The role of an NBA general manager, or a team's lead basketball operations executive, evolves every year. Just look at the growing variety of titles atop front offices around the league. Whether you're a president, executive vice president or plain old GM, each organization's top basketball mind wears more hats than ever.

Team bosses are no longer solely tasked with making trades, signing free agents and executing the draft process. There are egos to stroke, public relations appearances to perfect and support staffers to hire—from nutritionists, chefs and doctors to off-court player-development leads and entry-level video coordinator interns.

"As a player, you don't know what this is," said Philadelphia 76ers general manager Elton Brand. "You don't know you're responsible for people with dreams, aspirations, raises, who want to feel safe. You don't know about the actual management of people."

Nailing that balancing act requires a unique blend of characteristics and skills. Can you communicate effectively with your team's governors and convince the majority partner (or their spouses, or their children) to make a trade or signing that may enrage your fanbase in the short term? Can you equally relate to your team's best player, who is likely one to three decades your junior?

Competing for a championship means finding creative workarounds for the league's salary cap and incorporating feedback from some of the most intelligent data analysts in the world, while still listening to basketball lifers who know the game like Stevie Wonder knows a piano.

Few humans prove they can handle all that and more, thus the high turnover rate of top executives. There will likely be openings ahead of the 2022-23 season. So from coast to coast, the search for the next elite executive is ongoing. Bleacher Report consulted with over two dozen league personnel to compile a list of the most rumored candidates who could become your team's next general manager…or whatever your team calls that post.


The Usual Suspects

Success in the NBA breeds opportunity across the board. Team governors always become intrigued by executives from franchises that stole headlines in the postseason. Personnel from the most recent year's contending teams—such as former Phoenix Suns assistant Willie Green, hired as the New Orleans Pelicans' head coach in July—can cut the line of other qualified candidates. "It all depends on which team wins, and it can even help if you make a surprising run," one assistant general told B/R.

With that in mind, sources around the league wonder if Milt Newton will get his next opportunity after a successful stint as the Milwaukee Bucks' assistant general manager. Newton helped run the Minnesota Timberwolves from 2013 to 2016, assuming the lead chair after Flip Saunders died in 2015. Newton played an integral role in drafting Zach LaVine and Gorgui Dieng while helping to construct the megatrade that shipped Kevin Love to the Cleveland Cavaliers, brought Andrew Wiggins to the Wolves and positioned Minnesota to land Karl-Anthony Towns with the first pick in the 2015 draft.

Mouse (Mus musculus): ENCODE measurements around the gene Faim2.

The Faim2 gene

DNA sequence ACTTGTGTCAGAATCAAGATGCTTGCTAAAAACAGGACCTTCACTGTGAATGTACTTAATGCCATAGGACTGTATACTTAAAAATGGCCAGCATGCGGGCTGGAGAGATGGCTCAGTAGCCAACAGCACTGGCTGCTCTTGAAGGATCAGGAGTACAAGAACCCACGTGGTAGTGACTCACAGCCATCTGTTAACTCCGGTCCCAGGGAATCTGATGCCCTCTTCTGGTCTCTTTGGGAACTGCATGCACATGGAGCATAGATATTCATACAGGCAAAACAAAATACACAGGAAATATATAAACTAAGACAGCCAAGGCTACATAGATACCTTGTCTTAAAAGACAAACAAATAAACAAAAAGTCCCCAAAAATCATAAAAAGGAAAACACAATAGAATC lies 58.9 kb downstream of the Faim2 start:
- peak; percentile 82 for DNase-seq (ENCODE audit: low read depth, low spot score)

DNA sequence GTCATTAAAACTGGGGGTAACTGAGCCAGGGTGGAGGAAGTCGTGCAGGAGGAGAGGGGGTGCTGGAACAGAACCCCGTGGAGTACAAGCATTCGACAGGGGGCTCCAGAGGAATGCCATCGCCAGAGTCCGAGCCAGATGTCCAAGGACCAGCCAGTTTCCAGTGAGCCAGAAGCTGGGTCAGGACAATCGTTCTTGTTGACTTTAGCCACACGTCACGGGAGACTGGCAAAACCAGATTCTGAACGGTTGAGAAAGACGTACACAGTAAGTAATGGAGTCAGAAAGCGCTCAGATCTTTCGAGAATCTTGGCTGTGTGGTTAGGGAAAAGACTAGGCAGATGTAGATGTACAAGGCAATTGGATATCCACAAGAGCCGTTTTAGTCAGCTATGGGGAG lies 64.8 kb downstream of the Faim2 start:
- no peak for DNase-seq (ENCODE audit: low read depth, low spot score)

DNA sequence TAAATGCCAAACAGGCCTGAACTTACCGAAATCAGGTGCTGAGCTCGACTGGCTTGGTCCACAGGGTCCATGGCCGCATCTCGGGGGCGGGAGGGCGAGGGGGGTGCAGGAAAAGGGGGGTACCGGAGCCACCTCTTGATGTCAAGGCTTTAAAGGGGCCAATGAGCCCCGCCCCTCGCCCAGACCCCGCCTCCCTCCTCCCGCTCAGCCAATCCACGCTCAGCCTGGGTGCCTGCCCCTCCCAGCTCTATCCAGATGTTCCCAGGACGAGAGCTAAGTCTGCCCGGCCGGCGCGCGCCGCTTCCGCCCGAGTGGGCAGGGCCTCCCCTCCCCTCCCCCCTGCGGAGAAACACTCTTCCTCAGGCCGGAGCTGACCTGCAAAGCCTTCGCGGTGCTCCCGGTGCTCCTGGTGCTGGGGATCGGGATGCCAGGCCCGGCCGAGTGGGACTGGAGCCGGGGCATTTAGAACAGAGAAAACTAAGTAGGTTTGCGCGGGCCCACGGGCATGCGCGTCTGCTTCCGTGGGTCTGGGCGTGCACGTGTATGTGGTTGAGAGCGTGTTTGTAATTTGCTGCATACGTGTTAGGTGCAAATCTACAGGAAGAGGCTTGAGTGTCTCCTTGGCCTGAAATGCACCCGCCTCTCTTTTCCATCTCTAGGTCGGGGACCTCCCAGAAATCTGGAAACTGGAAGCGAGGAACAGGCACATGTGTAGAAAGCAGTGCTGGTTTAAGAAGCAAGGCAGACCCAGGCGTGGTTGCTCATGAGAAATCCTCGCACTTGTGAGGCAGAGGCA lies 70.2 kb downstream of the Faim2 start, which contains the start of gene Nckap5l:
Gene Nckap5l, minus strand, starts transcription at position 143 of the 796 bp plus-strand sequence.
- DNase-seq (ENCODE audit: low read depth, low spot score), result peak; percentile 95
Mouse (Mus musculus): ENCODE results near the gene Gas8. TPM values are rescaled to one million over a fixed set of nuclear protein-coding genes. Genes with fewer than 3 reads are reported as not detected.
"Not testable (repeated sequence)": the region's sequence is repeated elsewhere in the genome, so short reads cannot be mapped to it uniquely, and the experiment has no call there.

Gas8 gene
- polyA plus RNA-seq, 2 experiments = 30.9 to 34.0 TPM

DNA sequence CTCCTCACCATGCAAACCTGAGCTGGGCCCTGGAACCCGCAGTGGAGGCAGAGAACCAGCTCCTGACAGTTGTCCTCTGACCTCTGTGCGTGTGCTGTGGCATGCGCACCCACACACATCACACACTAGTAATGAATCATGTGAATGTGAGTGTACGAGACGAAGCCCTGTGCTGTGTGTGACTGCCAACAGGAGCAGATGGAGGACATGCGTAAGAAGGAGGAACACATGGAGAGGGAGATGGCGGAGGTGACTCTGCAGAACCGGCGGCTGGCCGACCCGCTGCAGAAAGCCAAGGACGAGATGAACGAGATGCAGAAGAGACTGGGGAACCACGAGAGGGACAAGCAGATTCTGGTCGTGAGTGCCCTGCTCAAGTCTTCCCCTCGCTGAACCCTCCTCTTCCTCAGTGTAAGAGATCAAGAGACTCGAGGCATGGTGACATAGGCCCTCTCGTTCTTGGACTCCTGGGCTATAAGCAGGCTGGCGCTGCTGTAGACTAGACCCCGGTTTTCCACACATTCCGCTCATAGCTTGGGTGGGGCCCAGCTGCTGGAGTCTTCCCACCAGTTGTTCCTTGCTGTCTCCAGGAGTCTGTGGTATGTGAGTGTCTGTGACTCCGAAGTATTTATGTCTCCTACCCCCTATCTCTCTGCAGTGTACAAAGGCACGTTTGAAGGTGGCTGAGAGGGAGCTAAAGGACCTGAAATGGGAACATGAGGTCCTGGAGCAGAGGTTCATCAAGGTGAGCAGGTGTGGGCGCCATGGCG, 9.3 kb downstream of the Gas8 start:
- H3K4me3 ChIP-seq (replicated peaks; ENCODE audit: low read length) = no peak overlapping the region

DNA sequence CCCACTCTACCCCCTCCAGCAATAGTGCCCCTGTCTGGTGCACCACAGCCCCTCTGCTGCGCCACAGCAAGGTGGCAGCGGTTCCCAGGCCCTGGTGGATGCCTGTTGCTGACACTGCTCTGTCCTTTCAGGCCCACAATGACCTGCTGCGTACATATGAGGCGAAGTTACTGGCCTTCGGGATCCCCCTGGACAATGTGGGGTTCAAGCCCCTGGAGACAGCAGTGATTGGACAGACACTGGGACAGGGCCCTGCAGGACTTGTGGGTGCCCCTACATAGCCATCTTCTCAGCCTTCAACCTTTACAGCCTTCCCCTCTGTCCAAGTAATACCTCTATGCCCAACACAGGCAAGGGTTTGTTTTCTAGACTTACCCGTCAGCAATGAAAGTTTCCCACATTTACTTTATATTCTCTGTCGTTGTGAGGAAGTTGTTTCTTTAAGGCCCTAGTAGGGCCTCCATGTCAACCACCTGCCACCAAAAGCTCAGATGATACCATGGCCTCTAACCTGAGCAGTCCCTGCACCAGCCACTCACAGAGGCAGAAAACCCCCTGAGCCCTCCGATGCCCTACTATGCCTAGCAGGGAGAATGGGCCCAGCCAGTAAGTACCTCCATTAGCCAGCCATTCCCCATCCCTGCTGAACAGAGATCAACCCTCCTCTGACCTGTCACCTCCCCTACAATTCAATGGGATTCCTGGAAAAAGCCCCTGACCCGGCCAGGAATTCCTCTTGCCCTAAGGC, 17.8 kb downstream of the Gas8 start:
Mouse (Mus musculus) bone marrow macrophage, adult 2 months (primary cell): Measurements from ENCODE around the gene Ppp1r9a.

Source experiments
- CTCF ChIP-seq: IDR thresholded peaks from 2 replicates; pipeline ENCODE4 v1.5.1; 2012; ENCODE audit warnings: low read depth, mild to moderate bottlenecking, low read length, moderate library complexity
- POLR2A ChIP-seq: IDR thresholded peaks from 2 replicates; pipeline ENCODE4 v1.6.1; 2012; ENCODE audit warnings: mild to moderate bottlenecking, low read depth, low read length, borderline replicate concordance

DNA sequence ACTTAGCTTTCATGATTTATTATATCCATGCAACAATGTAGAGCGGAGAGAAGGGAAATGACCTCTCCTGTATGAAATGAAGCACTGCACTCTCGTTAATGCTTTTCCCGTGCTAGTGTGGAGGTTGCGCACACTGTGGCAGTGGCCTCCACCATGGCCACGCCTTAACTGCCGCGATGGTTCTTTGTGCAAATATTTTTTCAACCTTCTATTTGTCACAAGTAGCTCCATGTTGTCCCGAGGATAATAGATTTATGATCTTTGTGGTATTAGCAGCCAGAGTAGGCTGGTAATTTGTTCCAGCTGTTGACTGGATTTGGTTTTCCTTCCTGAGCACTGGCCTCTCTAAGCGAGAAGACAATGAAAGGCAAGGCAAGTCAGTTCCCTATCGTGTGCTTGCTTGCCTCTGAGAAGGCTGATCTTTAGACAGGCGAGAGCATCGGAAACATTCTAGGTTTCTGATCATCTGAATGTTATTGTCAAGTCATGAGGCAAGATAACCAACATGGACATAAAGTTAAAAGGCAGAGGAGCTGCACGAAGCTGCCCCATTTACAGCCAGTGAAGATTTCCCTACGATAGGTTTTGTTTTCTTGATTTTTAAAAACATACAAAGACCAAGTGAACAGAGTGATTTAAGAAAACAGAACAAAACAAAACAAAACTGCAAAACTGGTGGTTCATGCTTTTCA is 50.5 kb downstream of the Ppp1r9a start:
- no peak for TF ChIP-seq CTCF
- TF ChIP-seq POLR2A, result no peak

Newton was one of many let go when Tom Thibodeau and Scott Layden assumed control of the Wolves. Since then, he's been a key element within the Bucks' brain trust, assisting general manager Jon Horst in orchestrating Milwaukee's trade for Jrue Holiday and the creative deal to land P.J. Tucker. Newton was in the mix to join Philadelphia's front office before the Sixers brought in Daryl Morey above Elton Brand, and he was linked to Chicago's opening ahead of the Bulls' hiring of Arturas Karnisovas. "Milt's a veteran and as respected as they come," said one longtime Eastern Conference executive.

Executives around the league continue to speculate about when and where former Utah Jazz general manager Dennis Lindsey could reemerge at the helm of another front office. Rumors suggested Lindsey had an interest in joining the Houston Rockets, and then the Dallas Mavericks under new president Nico Harrison, but those conversations appear to have ceased, sources said.

Longtime Boston Celtics assistant general manager Mike Zarren and Miami Heat general manager Andy Elisburg will always be mentioned at the top of any list of candidates.

"If I have an opening, those two guys I'm calling first," said one veteran league official. 

Yet there's little expectation that Elisburg would entertain parting ways with the Heat and president Pat Riley. Miami assistant general manager Adam Simon was another name involved in the Bulls' recent search, as well as a candidate for the Charlotte Hornets' general manager post that ultimately went to Mitch Kupchak. Even with the growing whispers that head coach Erik Spoelstra could one day succeed Riley in the front office, few league executives believe Simon would take a position outside Miami in the near future either.

There is far less certainty about Boston's front-office nucleus under Brad Stevens, but the Celtics' rumored search for a general manager appears to have slowed, sources told B/R. It now seems unlikely Boston will make an external hire this late in the offseason with less than a month before training camp.